In the beginning, it was hard for the couple to explain their offerings which, although delicious, many people were hesitant to try because they were new to the market.
In January of 2017, the artisan bakery started selling 18 to 20 different types of bread including baguettes, sourdough, rye, multigrain, focaccia and ciabatta, and 15 to 20 different pastries every week, among them, Nutella danishes, almond and pistachio croissants and chocolate bear claws, a sweet curved pastry usually filled with almond paste. Thinking that this would be a bread-based business, four months later, the couple opened a kitchen and started offering breakfast and soups as part of their menu.
Among the crowd favorites is a round croissant with layers of caramelized sugar and butter, also known as “the fattiest pastry in all of Europe” called Kouign Amann. On their breakfast menu, the pumpkin French toasts, which were initially meant as a Fall offering, turned out to be a winner and ended up permanently on the menu due to its high demand.
El Horno de Pane is located in San Juan and is open from Monday to Friday 6 a.m. to 5 p.m. and Saturdays from 7 a.m. to 5 p.m. with the kitchen closing at 4 p.m. They can be contacted at 787-433-3441.
Location: 217 Calle Federico Costas, San Juan, Puerto Rico.
“It is truly a labor of love,” said novice breadmaker, Diego San Miguel, when speaking of his one-man show. San Miguel, who says he is influenced by time spent studying breadmaking in France and working at the Panadería Morales in Gurabo, Puerto Rico, the only bakery willing to give the young baker a shot, says he makes each and every bread with love.
San Miguel takes to the classics seriously as he firmly believes in the traditional techniques of breadmaking, although he also likes to experiment within that traditionality. He makes the usual European classic breads: Brioche, Sourdough and Focaccia; but he also likes to bring in traditional Puerto Rican breads like the mallorca, a sweet and soft pastry with powdered sugar lightly sprinkled on top. It is considered a Puerto Rican classic, and San Miguel vowed to stay true to his Puerto Rican roots when developing his line of premium breads.
Firmly believing that the flavor should come from the actual bread itself instead of adding a lot of ingredients like chocolate or raisins, he stays away from breads with a lot of garnishes in them; for San Miguel, the simpler, the better. However, he does like to experiment from time to time, creating breads like the Cascanueces, a bread that is made with walnuts. For now, San Miguel sells his breads to restaurants and coffee shops like Boca, Compostela, Café con C, Café Regina, 1919, Cocina al Fondo and Prole, while he finishes the permit process for his own locale. Diego can be contacted at 787-473-5103.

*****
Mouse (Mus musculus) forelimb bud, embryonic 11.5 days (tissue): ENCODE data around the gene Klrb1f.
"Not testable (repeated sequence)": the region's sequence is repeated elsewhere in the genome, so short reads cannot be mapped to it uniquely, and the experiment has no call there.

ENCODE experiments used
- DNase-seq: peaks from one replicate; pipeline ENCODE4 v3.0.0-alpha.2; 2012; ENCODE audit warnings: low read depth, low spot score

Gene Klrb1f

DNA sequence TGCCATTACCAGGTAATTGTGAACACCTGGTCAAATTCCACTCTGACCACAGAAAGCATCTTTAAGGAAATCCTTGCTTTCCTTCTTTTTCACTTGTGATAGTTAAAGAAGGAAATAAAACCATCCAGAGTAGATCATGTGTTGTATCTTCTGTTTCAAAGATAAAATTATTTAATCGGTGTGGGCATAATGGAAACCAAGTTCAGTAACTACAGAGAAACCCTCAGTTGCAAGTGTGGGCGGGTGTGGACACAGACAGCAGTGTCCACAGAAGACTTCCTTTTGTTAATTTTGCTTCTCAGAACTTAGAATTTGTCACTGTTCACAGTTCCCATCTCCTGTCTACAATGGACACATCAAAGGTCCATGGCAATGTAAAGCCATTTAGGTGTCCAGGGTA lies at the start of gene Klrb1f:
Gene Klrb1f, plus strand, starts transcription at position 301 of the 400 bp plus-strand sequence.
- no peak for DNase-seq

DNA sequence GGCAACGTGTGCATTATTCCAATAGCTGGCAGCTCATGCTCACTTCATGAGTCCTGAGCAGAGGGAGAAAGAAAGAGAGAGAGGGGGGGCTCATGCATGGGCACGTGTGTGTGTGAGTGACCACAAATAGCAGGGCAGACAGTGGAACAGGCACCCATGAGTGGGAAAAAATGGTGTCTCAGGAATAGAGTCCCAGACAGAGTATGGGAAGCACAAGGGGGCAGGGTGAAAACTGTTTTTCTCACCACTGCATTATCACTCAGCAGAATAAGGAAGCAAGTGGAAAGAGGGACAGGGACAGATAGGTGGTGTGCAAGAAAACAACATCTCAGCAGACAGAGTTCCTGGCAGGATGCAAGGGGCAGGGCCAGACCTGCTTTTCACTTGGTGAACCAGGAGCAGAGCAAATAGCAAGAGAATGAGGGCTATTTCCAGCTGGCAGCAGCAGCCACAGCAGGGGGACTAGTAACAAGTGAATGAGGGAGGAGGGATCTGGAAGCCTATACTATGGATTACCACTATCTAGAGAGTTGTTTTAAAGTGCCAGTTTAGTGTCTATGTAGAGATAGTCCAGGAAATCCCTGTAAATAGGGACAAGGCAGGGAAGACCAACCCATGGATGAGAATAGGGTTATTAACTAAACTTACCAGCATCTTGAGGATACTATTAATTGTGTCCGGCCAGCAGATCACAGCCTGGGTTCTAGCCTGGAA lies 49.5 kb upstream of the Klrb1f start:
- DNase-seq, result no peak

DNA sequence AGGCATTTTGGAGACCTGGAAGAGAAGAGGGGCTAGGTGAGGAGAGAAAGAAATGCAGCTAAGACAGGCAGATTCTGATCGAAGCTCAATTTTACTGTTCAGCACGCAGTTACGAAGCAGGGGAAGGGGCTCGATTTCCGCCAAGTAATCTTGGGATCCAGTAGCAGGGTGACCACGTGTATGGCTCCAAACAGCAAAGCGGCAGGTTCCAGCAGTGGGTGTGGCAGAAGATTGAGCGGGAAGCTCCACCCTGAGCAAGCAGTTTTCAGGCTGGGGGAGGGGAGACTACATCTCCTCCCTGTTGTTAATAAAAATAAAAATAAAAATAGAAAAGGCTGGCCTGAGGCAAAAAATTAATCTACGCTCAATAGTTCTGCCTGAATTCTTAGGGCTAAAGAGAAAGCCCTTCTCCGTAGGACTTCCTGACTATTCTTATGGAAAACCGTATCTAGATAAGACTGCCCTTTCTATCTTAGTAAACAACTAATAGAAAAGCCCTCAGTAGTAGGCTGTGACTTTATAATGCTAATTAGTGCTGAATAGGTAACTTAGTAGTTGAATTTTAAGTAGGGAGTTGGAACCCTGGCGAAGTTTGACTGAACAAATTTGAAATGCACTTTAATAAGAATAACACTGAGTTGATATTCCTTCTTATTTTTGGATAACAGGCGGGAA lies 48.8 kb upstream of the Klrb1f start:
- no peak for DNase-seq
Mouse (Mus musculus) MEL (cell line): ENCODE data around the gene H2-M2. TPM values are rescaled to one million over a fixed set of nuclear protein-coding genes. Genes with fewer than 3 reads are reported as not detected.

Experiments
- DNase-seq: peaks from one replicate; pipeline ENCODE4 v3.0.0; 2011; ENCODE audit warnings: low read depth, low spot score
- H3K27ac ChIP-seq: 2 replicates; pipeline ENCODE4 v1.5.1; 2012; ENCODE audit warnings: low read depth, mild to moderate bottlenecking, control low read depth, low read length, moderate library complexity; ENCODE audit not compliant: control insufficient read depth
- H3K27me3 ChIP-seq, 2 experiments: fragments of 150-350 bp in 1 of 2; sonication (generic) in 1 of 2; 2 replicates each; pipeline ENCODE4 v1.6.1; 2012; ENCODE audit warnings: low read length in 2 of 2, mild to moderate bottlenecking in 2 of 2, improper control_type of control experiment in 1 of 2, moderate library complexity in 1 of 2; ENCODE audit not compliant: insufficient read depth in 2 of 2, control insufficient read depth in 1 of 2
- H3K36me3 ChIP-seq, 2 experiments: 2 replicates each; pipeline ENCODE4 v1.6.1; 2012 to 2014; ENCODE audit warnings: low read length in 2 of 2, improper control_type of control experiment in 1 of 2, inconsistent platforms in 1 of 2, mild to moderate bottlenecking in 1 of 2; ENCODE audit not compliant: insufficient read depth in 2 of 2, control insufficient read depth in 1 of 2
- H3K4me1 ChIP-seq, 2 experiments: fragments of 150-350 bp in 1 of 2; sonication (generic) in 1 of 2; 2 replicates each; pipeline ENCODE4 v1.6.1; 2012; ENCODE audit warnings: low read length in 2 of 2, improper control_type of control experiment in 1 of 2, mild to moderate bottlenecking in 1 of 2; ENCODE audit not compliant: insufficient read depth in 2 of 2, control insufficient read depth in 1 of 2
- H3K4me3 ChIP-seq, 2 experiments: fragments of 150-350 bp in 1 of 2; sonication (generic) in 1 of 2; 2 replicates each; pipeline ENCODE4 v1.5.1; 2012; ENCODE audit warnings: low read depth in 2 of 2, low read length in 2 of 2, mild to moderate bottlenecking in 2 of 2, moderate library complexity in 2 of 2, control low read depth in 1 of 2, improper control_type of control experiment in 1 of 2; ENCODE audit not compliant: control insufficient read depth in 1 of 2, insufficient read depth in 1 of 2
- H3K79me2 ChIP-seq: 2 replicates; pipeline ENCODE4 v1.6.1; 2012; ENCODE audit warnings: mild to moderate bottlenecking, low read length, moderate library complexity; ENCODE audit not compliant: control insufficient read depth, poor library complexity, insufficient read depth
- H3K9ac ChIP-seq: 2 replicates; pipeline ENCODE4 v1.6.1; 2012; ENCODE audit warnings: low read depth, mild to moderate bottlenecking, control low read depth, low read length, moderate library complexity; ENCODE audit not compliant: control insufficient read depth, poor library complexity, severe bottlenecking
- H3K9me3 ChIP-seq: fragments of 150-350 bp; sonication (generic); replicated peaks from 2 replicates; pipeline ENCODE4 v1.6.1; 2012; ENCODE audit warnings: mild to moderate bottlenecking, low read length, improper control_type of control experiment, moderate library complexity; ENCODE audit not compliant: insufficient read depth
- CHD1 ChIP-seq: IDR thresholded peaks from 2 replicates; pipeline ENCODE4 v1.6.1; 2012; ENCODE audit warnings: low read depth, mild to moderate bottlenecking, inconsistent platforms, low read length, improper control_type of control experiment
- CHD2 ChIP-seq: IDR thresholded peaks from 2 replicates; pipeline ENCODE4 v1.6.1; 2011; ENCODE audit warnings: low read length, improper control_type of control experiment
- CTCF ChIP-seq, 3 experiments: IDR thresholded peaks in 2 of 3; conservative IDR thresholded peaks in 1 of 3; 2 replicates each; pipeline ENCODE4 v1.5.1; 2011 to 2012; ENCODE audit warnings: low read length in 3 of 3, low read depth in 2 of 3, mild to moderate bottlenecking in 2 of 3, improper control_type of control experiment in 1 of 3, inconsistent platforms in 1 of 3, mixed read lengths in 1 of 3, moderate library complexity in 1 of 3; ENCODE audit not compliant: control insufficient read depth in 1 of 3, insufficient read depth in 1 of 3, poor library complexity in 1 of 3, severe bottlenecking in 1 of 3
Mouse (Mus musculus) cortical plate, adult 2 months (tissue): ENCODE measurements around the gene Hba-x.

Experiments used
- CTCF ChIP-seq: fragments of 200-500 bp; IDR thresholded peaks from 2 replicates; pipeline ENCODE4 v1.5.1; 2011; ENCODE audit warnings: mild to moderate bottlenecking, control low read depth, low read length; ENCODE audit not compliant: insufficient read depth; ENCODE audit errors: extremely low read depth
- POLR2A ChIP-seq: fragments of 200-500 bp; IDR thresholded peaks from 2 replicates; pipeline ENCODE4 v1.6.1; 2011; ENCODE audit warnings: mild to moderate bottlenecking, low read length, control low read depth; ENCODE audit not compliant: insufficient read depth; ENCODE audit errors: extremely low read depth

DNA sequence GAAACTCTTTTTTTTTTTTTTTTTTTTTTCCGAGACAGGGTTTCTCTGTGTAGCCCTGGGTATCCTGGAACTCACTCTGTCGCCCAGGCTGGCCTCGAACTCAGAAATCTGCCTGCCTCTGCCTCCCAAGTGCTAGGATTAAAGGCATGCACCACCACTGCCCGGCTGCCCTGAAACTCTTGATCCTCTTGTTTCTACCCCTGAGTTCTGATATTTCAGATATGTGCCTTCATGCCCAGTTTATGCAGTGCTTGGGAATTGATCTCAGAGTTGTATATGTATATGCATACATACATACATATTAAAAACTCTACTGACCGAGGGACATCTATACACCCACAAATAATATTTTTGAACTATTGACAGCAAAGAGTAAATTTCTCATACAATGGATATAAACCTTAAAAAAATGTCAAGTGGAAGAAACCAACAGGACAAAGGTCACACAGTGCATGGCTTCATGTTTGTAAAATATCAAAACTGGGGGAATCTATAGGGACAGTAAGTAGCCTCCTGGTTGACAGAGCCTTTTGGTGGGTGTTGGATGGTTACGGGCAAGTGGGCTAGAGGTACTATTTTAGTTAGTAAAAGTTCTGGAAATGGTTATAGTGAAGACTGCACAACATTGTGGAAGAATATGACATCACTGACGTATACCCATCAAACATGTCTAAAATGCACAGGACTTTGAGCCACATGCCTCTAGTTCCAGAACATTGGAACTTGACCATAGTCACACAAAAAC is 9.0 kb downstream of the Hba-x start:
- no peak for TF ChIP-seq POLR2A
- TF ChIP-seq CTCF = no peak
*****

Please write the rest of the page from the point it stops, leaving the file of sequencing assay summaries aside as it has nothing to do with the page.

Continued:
Location soon: 1701 Avenida Paraná.
When Iván del Toro couldn't find quality bread distributors who would sell their bread in his newly acquired shop in Old San Juan, he had no other choice but to learn how to make a natural, healthy and delicious bread from scratch.
“I got bit by the bread bug,” said del Toro, who, together with his partner Katia Bobonis, acquired the space after Hurricane Maria destroyed what was there before.
Del Toro makes his bread with wholemeal flour, a natural, non-commercial alternative in breadmaking in which there is a longer fermentation process which allows for natural fungi and bacteria to break down the gluten in the dough. Del Toro does not bleach his flour with potassium bromate either, a food additive that has been banned in many parts of the world including Europe and countries in Asia due to its carcinogen properties. This chemical is used to age dough faster, a process that Del Toro says is imperative for the integrity of good, non-harmful bread.
Spiga serves breakfast from 8 a.m. to 11:30 a.m. and lunch until 3:30 p.m. For breakfast, one of their most popular items is the baked eggs with prosciutto, cherry tomatoes and goat cheese, accompanied with a slice of bread that they include with all their breakfast options. As a delicious lunch option, try their sandwiches with San Francisco Sourdough made in-house. Amongst their most delectable sandwiches is one with fig marmalade, brie cheese, prosciutto, local arugula and mustard.
In the sweets department, their famous chocolate chip cookies steal the show. Crunchy on the outside as nut shavings and sea salt coat a soft interior full of melted chocolate chips from Chocolate Cortes, a nearby establishment that makes and distributes their own chocolate. They also make sourdough bread pudding muffins with cinnamon and raisins and sell bread loafs every Thursday and Friday. Although they have plans to add a tapas menu and to open on the weekends for brunch, for now, they are open Monday to Friday from 8 a.m. to 3:30 p.m. Spiga can be contacted at 787-360-1842.
Location: 258 Calle San Justo, Tetuán corner, San Juan, Puerto Rico.